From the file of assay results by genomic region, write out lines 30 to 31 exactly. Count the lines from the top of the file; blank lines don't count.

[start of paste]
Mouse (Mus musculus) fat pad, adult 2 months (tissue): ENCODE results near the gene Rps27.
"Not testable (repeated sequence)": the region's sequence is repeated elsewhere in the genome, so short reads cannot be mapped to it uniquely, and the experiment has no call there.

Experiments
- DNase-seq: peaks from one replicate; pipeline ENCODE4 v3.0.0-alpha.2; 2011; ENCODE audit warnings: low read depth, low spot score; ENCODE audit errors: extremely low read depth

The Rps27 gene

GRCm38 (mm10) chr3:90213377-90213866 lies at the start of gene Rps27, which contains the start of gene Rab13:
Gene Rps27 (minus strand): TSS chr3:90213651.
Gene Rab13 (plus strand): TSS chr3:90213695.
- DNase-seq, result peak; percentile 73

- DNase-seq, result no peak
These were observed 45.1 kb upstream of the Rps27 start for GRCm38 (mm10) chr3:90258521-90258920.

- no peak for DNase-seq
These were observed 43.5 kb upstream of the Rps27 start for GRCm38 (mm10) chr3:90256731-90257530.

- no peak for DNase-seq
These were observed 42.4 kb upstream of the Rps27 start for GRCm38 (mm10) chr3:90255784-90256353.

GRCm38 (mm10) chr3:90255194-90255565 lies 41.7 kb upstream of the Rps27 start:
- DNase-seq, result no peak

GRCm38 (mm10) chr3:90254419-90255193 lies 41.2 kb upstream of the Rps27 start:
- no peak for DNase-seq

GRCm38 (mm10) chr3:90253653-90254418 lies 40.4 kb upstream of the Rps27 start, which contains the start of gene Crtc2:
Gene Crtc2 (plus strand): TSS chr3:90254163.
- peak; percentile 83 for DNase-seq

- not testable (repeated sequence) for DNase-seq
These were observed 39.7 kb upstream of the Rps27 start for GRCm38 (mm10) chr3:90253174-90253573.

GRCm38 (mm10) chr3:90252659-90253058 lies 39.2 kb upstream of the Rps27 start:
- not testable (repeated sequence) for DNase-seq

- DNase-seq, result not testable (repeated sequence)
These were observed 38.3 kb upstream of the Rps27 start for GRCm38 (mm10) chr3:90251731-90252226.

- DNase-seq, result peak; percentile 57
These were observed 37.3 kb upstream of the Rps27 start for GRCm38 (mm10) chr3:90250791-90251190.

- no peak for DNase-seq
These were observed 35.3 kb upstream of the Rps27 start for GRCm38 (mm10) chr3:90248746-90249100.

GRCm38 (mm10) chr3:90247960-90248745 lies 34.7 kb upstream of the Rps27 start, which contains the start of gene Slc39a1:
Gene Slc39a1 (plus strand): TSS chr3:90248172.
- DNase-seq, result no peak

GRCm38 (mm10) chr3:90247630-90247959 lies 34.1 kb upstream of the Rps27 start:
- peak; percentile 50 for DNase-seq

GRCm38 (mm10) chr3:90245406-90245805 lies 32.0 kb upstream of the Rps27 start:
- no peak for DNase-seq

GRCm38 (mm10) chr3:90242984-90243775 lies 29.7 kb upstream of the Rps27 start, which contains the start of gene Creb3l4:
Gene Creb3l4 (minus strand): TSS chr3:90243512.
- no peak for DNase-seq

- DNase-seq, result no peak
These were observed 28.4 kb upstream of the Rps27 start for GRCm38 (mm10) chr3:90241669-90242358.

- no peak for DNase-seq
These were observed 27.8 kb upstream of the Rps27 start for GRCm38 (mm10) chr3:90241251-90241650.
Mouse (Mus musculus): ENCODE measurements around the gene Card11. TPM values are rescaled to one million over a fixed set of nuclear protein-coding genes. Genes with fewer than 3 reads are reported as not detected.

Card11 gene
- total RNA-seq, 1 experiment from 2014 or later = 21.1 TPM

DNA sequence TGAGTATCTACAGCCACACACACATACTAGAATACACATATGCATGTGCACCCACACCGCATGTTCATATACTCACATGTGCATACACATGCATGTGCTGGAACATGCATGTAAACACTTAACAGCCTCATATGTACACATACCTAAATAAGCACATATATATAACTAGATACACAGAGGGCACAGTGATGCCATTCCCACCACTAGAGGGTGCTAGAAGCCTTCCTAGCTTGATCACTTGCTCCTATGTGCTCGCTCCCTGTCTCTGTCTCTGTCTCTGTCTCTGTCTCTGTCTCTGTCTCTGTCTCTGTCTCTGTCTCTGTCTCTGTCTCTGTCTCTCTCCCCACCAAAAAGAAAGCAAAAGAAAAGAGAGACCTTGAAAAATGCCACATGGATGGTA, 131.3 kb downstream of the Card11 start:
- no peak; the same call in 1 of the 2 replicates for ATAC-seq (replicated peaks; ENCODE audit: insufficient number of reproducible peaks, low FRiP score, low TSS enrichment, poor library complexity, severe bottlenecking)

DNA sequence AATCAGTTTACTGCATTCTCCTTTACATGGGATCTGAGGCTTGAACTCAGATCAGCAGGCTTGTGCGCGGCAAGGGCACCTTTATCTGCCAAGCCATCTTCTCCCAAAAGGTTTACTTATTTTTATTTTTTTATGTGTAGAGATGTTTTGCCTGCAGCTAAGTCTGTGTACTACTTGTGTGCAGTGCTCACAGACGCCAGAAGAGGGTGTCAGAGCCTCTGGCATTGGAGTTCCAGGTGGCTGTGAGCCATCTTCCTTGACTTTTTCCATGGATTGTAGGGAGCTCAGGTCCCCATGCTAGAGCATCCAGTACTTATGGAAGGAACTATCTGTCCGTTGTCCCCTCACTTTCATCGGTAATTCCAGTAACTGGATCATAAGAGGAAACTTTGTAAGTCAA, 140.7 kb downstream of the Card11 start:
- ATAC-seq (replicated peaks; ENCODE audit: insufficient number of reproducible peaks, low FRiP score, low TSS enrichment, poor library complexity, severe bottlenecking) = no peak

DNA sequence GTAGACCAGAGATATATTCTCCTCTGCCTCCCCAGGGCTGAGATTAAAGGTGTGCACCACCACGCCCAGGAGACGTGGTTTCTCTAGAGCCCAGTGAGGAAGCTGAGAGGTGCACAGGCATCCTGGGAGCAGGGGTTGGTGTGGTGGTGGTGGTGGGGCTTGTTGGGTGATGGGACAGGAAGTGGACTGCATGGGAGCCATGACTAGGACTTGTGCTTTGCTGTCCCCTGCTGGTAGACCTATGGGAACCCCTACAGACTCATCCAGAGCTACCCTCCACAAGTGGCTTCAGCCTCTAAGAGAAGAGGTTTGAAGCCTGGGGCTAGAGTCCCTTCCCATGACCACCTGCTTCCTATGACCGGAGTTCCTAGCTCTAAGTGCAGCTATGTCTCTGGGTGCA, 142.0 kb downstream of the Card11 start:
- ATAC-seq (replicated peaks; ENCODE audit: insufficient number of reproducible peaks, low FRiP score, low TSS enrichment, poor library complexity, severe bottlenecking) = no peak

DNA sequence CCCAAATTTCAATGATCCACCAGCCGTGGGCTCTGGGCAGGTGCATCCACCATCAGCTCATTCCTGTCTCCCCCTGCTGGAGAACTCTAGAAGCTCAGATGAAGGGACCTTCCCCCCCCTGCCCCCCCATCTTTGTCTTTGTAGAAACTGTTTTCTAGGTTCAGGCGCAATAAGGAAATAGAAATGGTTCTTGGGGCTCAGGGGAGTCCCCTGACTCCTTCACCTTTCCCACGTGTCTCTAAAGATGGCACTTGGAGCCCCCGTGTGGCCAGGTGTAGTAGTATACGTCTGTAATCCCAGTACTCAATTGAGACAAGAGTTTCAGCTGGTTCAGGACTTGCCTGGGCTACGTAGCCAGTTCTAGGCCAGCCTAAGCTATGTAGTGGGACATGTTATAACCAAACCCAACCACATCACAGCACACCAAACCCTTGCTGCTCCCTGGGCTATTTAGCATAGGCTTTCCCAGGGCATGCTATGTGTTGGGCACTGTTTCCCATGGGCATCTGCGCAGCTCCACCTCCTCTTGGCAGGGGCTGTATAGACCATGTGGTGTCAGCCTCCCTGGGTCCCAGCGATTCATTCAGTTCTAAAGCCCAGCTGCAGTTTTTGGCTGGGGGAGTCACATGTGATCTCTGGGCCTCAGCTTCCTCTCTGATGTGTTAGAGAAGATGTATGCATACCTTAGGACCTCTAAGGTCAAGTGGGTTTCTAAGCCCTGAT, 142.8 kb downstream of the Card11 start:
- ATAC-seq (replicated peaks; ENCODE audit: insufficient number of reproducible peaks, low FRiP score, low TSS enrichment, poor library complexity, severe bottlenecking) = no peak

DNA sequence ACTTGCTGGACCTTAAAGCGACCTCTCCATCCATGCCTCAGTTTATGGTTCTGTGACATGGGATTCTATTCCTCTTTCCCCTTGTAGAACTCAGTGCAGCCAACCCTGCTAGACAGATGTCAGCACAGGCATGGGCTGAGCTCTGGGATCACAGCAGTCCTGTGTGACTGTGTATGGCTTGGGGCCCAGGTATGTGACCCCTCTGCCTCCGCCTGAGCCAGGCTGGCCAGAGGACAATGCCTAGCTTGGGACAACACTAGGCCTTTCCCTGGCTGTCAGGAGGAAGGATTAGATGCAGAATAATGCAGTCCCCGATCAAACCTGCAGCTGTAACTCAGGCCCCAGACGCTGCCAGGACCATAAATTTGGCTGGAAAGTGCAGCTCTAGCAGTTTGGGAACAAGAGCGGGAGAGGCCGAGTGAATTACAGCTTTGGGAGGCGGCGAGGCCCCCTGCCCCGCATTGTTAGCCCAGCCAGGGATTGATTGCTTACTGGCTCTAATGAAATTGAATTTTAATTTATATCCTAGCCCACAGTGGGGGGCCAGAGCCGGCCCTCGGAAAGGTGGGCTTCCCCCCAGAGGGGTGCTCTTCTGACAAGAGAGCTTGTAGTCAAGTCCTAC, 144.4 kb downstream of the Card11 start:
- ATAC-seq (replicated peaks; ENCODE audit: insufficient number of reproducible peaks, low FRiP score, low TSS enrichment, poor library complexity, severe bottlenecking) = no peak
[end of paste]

These were observed 37.3 kb upstream of the Rps27 start for GRCm38 (mm10) chr3:90250791-90251190.

- no peak for DNase-seq